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Mona Weeks v. Kianna Oswald

July 23, 2012

MONA WEEKS, PLAINTIFF,
v.
KIANNA OSWALD, INDIVIDUALLY, AND RICHARD CLARK, INDIVIDUALLY, DEFENDANTS.



MEMORANDUM DECISION AND ORDER

INTRODUCTION

Before the Court is the United States' motion to substitute itself as the sole defendant in this case under the Federal Employees Liability Reform and Tort Compensation Act, 28 U.S.C. § 2679(d). (Dkt. 2.)*fn1 Plaintiff Mona Weeks opposes the United States' motion, arguing that substitution is improper because the individually named federal employees (both of whom are employed by the Transportation Security Administration) were not acting within the scope of their employment at the time of the allegedly tortious conduct identified in Plaintiff's complaint.

During the telephonic scheduling conference held on March 29, 2012, the Court ordered the parties to file supplemental statements of fact and accompanying affidavits to clarify the scope of employment issue. (Dkt. 8.) The Court has received and reviewed the parties' supplemental materials. As explained more fully below, the Court finds no dispute as to the character of Defendant Kianna Oswald's acts. Consequently, the Court will grant the United States' motion to substitute itself as a party defendant in place of the individually named Defendant Kianna Oswald. However, the Court finds that Plaintiff has presented facts raising a genuine dispute as to the character of Defendant Richard Clark's acts -- namely, whether his allegedly tortious actions were taken in furtherance of a private purpose rather than in furtherance of his employer's business. Given these findings, the Court concludes that an evidentiary hearing is necessary to resolve the scope of employment issue concerning Defendant Richard Clark and will defer further ruling on the United States' motion as it relates to Defendant Richard Clark until after the evidentiary hearing.

BACKGROUND

On February 3, 2012, Mona Weeks brought an action in Idaho state court against defendants Kianna Oswald and Richard Clark (collectively "Defendants"). At the time of the incident giving rise to this action, Plaintiff and Defendants were all employees of the Transportation Security Administration ("TSA") working at the Twin Falls Airport in Twin Falls, Idaho. (Pl.'s Statement of Facts ¶ 2, Dkt. 13.) Defendants held supervisory level positions and all the parties worked with or around one another. (Oswald Decl. ¶ 2, Dkt. 9-1; Clark Decl. ¶ 2, Dkt. 9-2.) Plaintiff alleges that in 2011, Defendants falsely accused Plaintiff of engaging in inappropriate behavior in the family restrooms*fn2 at the Twin Falls Airport with an officer from the Twin Falls Police Department. (Pl.'s Statement of Facts ¶ 7, Dkt. 13.) Plaintiff admits to using the family restroom regularly for health reasons, but denies that she ever shared or entered the family bathroom at the same time as anyone else. (Weeks Aff., Dkt. 13-2 at 5.) Ultimately, Plaintiff lost her job with the TSA over the allegations made by Defendants. Plaintiff's complaint alleges that the false statements constituted defamation and that Defendants' actions constituted both negligent and intentional infliction of emotional distress.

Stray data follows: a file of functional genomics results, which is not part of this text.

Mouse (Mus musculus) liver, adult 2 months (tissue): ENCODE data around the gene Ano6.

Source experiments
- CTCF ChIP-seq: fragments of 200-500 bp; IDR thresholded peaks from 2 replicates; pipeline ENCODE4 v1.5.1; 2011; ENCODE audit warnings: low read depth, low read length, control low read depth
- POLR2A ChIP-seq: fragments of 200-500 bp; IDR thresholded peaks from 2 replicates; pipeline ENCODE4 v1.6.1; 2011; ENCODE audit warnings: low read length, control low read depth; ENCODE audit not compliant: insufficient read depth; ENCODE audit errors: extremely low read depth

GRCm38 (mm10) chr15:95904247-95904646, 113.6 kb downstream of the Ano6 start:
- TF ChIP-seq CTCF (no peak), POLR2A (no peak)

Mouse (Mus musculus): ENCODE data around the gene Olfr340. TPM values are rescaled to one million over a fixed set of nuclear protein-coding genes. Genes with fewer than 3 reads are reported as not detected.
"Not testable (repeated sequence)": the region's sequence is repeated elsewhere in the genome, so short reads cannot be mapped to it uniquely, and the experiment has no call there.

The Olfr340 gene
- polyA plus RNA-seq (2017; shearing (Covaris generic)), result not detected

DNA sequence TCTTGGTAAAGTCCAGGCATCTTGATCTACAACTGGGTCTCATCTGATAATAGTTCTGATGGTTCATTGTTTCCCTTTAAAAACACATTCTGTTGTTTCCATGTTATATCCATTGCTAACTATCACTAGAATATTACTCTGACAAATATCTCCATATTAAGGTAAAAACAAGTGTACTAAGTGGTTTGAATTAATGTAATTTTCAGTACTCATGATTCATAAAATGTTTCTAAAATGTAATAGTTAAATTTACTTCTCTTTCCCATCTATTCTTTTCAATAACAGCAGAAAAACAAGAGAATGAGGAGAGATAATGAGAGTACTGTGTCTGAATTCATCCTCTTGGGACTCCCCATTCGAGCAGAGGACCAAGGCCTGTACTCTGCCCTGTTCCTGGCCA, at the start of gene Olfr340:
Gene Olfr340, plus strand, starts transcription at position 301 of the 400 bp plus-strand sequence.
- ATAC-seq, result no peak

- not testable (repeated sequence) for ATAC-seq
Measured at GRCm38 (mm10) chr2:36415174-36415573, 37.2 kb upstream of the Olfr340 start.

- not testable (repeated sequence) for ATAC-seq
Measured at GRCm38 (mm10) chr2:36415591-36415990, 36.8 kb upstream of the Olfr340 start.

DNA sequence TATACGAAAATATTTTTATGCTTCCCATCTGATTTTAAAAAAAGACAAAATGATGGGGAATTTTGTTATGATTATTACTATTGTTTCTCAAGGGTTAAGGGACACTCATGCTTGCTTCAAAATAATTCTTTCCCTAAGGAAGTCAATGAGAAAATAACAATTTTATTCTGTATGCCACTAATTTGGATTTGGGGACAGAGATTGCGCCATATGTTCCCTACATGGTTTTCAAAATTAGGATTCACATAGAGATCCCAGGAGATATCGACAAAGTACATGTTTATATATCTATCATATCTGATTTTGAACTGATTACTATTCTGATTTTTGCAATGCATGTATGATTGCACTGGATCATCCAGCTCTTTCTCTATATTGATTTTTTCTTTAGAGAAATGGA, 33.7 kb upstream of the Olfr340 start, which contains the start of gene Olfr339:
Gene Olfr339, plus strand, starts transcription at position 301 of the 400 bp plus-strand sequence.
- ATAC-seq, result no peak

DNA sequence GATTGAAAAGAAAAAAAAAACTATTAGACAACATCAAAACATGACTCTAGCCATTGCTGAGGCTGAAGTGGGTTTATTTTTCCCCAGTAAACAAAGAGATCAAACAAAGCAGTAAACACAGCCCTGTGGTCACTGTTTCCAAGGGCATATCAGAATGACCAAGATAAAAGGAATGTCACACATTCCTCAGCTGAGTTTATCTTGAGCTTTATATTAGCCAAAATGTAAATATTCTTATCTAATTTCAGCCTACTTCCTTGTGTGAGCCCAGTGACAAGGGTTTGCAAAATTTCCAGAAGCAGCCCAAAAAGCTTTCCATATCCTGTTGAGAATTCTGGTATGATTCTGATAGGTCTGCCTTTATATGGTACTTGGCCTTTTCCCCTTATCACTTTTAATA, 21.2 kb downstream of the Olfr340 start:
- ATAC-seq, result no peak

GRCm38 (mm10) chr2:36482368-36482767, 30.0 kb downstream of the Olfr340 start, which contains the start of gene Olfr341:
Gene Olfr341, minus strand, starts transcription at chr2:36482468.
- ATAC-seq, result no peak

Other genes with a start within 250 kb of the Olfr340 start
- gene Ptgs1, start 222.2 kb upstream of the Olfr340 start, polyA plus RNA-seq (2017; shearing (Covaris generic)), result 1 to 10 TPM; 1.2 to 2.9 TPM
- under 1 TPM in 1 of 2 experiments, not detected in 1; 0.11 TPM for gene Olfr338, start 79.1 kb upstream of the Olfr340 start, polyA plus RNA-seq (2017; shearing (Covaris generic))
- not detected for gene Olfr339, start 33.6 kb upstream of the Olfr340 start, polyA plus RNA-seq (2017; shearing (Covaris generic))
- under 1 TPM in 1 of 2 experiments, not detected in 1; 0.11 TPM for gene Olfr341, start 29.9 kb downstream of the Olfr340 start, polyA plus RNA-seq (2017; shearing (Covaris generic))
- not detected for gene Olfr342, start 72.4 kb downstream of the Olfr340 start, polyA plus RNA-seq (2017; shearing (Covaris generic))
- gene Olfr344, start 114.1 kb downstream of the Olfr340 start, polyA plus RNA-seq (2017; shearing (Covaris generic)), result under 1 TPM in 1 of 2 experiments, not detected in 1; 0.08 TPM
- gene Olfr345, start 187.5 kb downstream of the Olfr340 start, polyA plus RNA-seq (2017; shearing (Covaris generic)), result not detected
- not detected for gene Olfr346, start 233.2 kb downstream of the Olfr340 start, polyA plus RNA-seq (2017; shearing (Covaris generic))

Shortly before Defendants made allegations about Plaintiff's conduct, Plaintiff had raised concerns with Defendant Oswald and her other supervisors, claiming that her work environment was hostile. (Id. at 2.) Her concerns included Defendant Clark. Additionally, Plaintiff states that she had negative dealings with Defendant Clark's girlfriend, who had been openly hostile after Plaintiff reported that the two had been showing inappropriate displays of affection in the office and break room. (Id. at 5.) Plaintiff asserts that her supervisors did nothing to remedy the hostile work environment. (Id.)